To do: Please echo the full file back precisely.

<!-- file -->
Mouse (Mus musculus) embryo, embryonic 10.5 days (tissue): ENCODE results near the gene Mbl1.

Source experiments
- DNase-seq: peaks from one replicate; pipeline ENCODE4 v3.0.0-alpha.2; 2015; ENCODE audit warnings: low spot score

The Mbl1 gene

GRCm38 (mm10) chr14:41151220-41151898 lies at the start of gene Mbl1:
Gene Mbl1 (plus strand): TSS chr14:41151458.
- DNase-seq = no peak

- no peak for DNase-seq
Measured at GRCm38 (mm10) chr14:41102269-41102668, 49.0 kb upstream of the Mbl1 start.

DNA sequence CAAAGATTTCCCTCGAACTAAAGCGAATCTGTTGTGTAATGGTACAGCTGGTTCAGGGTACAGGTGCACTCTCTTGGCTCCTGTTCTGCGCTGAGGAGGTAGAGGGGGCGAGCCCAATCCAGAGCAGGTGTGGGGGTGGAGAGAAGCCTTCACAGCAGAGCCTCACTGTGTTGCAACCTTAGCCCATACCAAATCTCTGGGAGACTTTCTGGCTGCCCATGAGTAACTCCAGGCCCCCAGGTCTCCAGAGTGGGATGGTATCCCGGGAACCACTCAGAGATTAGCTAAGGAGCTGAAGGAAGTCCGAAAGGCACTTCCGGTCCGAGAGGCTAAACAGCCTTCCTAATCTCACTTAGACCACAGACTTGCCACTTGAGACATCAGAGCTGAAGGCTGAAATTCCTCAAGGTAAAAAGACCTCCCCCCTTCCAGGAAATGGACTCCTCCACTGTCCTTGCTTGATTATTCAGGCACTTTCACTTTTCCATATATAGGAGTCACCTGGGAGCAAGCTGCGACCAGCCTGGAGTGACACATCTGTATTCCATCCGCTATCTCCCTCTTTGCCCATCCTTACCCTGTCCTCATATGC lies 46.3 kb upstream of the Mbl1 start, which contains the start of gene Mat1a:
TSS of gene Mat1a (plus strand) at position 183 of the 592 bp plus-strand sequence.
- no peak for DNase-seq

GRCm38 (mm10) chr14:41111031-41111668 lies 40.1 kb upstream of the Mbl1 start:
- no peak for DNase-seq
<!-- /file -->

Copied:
Mouse (Mus musculus) embryo, embryonic 10.5 days (tissue): ENCODE results near the gene Mbl1.

Source experiments
- DNase-seq: peaks from one replicate; pipeline ENCODE4 v3.0.0-alpha.2; 2015; ENCODE audit warnings: low spot score

The Mbl1 gene

GRCm38 (mm10) chr14:41151220-41151898 lies at the start of gene Mbl1:
Gene Mbl1 (plus strand): TSS chr14:41151458.
- DNase-seq = no peak

- no peak for DNase-seq
Measured at GRCm38 (mm10) chr14:41102269-41102668, 49.0 kb upstream of the Mbl1 start.

DNA sequence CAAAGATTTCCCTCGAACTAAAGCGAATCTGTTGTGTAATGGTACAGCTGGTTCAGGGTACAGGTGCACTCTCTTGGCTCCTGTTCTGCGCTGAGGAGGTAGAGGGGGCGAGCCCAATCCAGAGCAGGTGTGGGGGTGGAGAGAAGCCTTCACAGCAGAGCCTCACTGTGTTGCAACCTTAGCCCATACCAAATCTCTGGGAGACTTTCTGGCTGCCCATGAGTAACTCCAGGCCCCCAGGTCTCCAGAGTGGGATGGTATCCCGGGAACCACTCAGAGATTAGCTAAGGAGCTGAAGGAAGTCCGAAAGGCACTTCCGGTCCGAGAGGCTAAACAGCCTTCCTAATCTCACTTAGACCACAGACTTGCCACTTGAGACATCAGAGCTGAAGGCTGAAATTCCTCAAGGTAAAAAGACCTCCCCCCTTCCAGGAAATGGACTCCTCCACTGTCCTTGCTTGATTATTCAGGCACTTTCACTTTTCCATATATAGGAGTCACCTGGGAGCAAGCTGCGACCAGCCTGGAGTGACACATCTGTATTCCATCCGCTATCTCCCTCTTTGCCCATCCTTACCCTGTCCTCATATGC lies 46.3 kb upstream of the Mbl1 start, which contains the start of gene Mat1a:
TSS of gene Mat1a (plus strand) at position 183 of the 592 bp plus-strand sequence.
- no peak for DNase-seq

GRCm38 (mm10) chr14:41111031-41111668 lies 40.1 kb upstream of the Mbl1 start:
- no peak for DNase-seq